When you get into the sub-hundred Hertz zone, there are different measures you have to take to resolve those issues. In this case, FuzzMeasure illustrated to the client that the previous acoustic treatment materials that had been installed were not adequate to deal with low frequency problems and that different materials and techniques needed to be used to address them.
Yes, I design and build both modular panel based acoustic treatment and incorporate treatments into permanent construction—the latter being the type of work I prefer. Some people don’t care. They are cool with a bunch of 2'x4' burlap or polyester covered industrial insulation panels hanging everywhere. There are dozens of guys already making those products; that’s not what I do.
I do use a variety of materials and techniques that are similar to those found in a number of other commercial products and acoustic treatment methods both new and old, however I prefer to implement these materials and techniques in more creative and aesthetically interesting ways. I prefer to work with clients who desire and appreciate a more unique and exotic studio space, whether I’m making Gus Seyffert’s studio look like a 1920’s Victorian living room, making Diplo’s studio look like a Tron inspired space ship, or anything in between…that’s not a fabric wrapped 2’x4’ piece of insulation.
I got into it accidentally. I’m an audio engineer by trade and I owned a studio in Louisville, Kentucky from 2001 until I moved to LA in 2011. I had performed some of the build-out and constructed the acoustic treatments for the two different buildings that my studio was located in during that time span, and shortly before I moved I had designed and helped build another home studio for another guy in Louisville.
When I moved here [to LA], I was engineering a couple of records but I didn’t have much planned beyond that. My buddy was a general contractor and he got asked to build a home studio but he didn’t have any experience with that. So he asked me if I would want to help, and I ended up running the entire job…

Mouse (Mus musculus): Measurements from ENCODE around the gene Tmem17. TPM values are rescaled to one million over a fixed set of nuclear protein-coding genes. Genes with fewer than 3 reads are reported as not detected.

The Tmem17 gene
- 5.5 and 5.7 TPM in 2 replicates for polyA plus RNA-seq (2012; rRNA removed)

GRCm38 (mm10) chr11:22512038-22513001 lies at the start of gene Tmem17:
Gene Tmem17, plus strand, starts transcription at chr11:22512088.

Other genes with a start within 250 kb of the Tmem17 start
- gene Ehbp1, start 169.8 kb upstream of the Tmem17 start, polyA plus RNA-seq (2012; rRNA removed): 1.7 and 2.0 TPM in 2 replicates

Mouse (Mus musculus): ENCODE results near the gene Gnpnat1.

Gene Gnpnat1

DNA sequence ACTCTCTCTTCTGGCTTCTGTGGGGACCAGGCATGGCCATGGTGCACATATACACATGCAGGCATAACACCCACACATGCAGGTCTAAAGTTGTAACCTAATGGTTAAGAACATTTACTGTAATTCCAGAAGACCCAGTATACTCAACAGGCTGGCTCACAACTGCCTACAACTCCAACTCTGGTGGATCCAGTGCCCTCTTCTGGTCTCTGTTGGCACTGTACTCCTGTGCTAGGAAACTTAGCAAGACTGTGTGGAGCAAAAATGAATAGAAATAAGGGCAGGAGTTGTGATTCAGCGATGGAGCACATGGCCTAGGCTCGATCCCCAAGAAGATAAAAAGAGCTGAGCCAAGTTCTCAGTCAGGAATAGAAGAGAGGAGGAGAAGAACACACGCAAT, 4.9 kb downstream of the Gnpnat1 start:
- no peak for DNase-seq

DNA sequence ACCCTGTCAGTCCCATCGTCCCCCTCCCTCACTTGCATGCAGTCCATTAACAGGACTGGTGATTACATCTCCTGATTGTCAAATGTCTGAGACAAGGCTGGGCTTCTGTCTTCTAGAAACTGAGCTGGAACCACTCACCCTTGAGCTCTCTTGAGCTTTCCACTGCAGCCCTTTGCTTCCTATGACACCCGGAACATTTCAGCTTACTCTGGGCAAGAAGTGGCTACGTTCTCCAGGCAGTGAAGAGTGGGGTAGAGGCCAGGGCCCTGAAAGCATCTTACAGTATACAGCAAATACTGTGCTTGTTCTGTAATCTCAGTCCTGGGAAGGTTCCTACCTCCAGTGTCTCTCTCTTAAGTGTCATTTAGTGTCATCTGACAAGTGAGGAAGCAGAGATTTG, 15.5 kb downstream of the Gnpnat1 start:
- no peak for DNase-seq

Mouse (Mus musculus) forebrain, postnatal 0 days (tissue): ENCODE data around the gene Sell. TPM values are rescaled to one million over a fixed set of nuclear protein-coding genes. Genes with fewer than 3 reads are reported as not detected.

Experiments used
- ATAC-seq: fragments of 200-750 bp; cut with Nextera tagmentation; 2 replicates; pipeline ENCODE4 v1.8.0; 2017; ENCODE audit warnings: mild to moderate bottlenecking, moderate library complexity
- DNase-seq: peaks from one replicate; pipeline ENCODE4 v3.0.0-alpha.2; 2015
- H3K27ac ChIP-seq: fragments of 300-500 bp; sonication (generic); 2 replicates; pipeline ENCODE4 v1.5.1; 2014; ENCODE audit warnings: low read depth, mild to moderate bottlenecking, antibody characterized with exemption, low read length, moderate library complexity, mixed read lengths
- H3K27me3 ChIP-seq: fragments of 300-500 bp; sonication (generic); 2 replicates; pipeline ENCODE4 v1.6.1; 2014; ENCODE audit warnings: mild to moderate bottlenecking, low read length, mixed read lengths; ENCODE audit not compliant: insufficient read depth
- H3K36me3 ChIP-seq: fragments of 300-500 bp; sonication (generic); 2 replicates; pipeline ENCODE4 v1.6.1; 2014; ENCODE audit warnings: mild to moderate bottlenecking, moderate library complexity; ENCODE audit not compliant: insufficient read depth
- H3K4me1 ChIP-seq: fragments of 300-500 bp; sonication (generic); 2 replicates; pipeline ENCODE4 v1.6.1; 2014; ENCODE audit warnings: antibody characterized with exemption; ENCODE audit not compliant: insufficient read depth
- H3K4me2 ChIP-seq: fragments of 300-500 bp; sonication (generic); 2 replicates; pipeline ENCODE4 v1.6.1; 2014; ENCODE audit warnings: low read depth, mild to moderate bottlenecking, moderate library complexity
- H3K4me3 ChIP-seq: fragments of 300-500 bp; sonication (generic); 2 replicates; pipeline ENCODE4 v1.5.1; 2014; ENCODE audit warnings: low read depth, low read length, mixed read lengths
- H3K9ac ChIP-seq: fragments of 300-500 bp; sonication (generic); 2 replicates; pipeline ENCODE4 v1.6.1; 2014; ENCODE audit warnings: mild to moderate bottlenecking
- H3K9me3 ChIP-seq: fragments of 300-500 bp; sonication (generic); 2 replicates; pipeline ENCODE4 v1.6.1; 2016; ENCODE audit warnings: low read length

Then in typical LA fashion, one night in a bar someone asks, “So what do you do” and I’m like, “Well, right now I’m building a recording studio…" The abridged version of the rest of the story is that this person referred me to a friend of theirs, whose studio I also ended up designing and building. Then things just snowballed purely from word of mouth, and the next thing I know I’m getting calls from Atlantic Records and Vice and making significantly more money in studio construction than I ever did or could producing punk and hardcore records.
I do everything from entire ground-up design/builds to small treatment installations. I recently got my G.C. (General Contracting) license. Noise reduction construction for any application—music related or otherwise—is one of the things that I specialize in.
Most construction is not done with isolation in mind. There are a lot of standard construction practices and tolerances that are perfectly acceptable for general residential and commercial buildings, but are entirely unsuitable for studios or any other facility where extreme sound isolation is desired or required. In my experience, people who don’t specialize and have extensive experience in soundproofing construction aren’t going to do a very good job at it.